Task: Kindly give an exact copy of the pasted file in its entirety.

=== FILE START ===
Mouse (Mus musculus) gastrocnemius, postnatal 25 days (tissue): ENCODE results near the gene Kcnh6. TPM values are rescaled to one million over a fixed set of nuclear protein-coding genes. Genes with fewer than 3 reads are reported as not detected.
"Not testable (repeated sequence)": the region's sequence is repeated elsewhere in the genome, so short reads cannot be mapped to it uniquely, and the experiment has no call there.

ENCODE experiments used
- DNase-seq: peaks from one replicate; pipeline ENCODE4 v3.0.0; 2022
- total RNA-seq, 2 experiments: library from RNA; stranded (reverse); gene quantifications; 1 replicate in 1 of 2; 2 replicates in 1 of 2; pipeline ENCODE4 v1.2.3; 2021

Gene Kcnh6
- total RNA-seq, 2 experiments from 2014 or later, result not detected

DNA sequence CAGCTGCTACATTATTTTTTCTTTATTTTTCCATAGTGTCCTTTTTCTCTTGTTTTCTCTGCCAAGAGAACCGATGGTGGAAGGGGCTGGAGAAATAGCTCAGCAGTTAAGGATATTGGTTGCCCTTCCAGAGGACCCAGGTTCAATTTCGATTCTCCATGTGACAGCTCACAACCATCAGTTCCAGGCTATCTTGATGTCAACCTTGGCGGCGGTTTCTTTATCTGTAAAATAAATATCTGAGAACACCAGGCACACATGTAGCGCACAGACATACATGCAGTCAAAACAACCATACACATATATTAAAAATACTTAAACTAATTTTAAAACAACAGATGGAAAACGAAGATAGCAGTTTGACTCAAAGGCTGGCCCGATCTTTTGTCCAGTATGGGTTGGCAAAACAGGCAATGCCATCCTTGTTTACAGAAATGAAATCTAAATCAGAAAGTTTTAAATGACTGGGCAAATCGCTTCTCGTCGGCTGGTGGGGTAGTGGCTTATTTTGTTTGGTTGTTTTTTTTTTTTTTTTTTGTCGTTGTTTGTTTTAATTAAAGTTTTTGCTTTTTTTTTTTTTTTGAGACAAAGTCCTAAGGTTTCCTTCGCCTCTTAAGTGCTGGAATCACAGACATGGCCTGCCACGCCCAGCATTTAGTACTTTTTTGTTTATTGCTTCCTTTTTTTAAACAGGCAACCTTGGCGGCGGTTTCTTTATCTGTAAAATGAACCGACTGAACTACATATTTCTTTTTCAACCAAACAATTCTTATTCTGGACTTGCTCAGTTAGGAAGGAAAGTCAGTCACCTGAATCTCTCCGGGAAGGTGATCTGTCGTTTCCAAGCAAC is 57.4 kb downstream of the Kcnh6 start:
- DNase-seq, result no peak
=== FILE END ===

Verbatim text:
Mouse (Mus musculus) gastrocnemius, postnatal 25 days (tissue): ENCODE results near the gene Kcnh6. TPM values are rescaled to one million over a fixed set of nuclear protein-coding genes. Genes with fewer than 3 reads are reported as not detected.
"Not testable (repeated sequence)": the region's sequence is repeated elsewhere in the genome, so short reads cannot be mapped to it uniquely, and the experiment has no call there.

ENCODE experiments used
- DNase-seq: peaks from one replicate; pipeline ENCODE4 v3.0.0; 2022
- total RNA-seq, 2 experiments: library from RNA; stranded (reverse); gene quantifications; 1 replicate in 1 of 2; 2 replicates in 1 of 2; pipeline ENCODE4 v1.2.3; 2021

Gene Kcnh6
- total RNA-seq, 2 experiments from 2014 or later, result not detected

DNA sequence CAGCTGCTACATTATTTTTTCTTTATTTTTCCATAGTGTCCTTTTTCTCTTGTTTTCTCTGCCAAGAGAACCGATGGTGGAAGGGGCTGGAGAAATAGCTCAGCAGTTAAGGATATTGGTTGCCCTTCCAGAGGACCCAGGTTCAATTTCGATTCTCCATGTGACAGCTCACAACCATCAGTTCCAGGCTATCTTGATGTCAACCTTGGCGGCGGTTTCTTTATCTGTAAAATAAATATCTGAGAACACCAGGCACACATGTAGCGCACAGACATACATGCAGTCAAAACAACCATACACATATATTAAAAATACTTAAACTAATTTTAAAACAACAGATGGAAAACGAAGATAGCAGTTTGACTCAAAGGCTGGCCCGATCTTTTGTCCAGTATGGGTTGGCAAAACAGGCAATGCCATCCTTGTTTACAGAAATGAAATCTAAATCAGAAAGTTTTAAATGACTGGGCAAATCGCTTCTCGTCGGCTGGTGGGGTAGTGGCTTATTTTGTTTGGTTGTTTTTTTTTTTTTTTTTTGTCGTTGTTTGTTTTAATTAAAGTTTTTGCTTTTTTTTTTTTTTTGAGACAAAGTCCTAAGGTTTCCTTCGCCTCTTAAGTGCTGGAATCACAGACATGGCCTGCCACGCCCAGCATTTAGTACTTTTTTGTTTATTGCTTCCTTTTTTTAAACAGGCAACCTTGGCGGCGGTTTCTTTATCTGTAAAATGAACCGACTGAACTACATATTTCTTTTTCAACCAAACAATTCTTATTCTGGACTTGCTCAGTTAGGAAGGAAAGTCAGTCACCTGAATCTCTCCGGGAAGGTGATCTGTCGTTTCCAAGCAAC is 57.4 kb downstream of the Kcnh6 start:
- DNase-seq, result no peak